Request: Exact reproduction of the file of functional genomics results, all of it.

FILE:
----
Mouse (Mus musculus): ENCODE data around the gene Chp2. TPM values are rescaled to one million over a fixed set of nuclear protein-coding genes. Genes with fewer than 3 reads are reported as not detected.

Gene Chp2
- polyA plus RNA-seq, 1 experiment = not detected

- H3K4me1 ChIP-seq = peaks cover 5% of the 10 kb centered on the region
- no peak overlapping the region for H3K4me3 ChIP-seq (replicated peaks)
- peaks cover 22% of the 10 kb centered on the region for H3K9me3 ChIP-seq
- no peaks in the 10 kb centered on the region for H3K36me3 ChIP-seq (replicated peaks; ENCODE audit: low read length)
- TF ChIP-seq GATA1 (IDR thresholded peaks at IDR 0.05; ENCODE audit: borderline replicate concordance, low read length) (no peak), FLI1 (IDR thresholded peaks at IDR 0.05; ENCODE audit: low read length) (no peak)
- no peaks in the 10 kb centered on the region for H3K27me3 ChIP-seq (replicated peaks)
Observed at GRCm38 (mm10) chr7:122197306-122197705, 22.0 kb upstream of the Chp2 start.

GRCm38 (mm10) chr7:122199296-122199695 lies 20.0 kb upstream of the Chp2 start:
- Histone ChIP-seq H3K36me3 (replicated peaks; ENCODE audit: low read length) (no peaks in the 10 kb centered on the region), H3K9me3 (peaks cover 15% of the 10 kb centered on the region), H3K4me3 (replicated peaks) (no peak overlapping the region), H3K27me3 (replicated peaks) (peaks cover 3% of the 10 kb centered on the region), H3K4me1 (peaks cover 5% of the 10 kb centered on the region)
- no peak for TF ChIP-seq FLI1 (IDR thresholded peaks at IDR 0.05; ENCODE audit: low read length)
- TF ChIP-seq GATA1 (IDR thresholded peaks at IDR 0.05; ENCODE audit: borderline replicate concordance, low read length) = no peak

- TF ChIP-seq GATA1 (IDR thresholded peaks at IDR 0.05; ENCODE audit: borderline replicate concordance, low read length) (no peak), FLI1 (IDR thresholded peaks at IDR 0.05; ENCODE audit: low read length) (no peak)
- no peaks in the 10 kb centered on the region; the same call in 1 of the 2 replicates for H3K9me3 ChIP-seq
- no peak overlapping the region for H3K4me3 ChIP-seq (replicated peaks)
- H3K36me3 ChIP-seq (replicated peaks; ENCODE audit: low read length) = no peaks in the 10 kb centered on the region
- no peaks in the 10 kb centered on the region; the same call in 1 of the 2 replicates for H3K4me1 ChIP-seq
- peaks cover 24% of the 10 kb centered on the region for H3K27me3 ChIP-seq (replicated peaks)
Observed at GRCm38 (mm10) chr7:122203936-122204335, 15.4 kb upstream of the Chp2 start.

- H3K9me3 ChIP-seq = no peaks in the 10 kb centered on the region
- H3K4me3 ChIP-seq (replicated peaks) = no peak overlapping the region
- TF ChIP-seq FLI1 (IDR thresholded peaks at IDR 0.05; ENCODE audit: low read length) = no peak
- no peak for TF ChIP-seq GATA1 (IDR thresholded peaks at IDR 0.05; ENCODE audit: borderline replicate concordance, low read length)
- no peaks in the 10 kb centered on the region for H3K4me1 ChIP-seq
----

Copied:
Mouse (Mus musculus): ENCODE data around the gene Chp2. TPM values are rescaled to one million over a fixed set of nuclear protein-coding genes. Genes with fewer than 3 reads are reported as not detected.

Gene Chp2
- polyA plus RNA-seq, 1 experiment = not detected

- H3K4me1 ChIP-seq = peaks cover 5% of the 10 kb centered on the region
- no peak overlapping the region for H3K4me3 ChIP-seq (replicated peaks)
- peaks cover 22% of the 10 kb centered on the region for H3K9me3 ChIP-seq
- no peaks in the 10 kb centered on the region for H3K36me3 ChIP-seq (replicated peaks; ENCODE audit: low read length)
- TF ChIP-seq GATA1 (IDR thresholded peaks at IDR 0.05; ENCODE audit: borderline replicate concordance, low read length) (no peak), FLI1 (IDR thresholded peaks at IDR 0.05; ENCODE audit: low read length) (no peak)
- no peaks in the 10 kb centered on the region for H3K27me3 ChIP-seq (replicated peaks)
Observed at GRCm38 (mm10) chr7:122197306-122197705, 22.0 kb upstream of the Chp2 start.

GRCm38 (mm10) chr7:122199296-122199695 lies 20.0 kb upstream of the Chp2 start:
- Histone ChIP-seq H3K36me3 (replicated peaks; ENCODE audit: low read length) (no peaks in the 10 kb centered on the region), H3K9me3 (peaks cover 15% of the 10 kb centered on the region), H3K4me3 (replicated peaks) (no peak overlapping the region), H3K27me3 (replicated peaks) (peaks cover 3% of the 10 kb centered on the region), H3K4me1 (peaks cover 5% of the 10 kb centered on the region)
- no peak for TF ChIP-seq FLI1 (IDR thresholded peaks at IDR 0.05; ENCODE audit: low read length)
- TF ChIP-seq GATA1 (IDR thresholded peaks at IDR 0.05; ENCODE audit: borderline replicate concordance, low read length) = no peak

- TF ChIP-seq GATA1 (IDR thresholded peaks at IDR 0.05; ENCODE audit: borderline replicate concordance, low read length) (no peak), FLI1 (IDR thresholded peaks at IDR 0.05; ENCODE audit: low read length) (no peak)
- no peaks in the 10 kb centered on the region; the same call in 1 of the 2 replicates for H3K9me3 ChIP-seq
- no peak overlapping the region for H3K4me3 ChIP-seq (replicated peaks)
- H3K36me3 ChIP-seq (replicated peaks; ENCODE audit: low read length) = no peaks in the 10 kb centered on the region
- no peaks in the 10 kb centered on the region; the same call in 1 of the 2 replicates for H3K4me1 ChIP-seq
- peaks cover 24% of the 10 kb centered on the region for H3K27me3 ChIP-seq (replicated peaks)
Observed at GRCm38 (mm10) chr7:122203936-122204335, 15.4 kb upstream of the Chp2 start.

- H3K9me3 ChIP-seq = no peaks in the 10 kb centered on the region
- H3K4me3 ChIP-seq (replicated peaks) = no peak overlapping the region
- TF ChIP-seq FLI1 (IDR thresholded peaks at IDR 0.05; ENCODE audit: low read length) = no peak
- no peak for TF ChIP-seq GATA1 (IDR thresholded peaks at IDR 0.05; ENCODE audit: borderline replicate concordance, low read length)
- no peaks in the 10 kb centered on the region for H3K4me1 ChIP-seq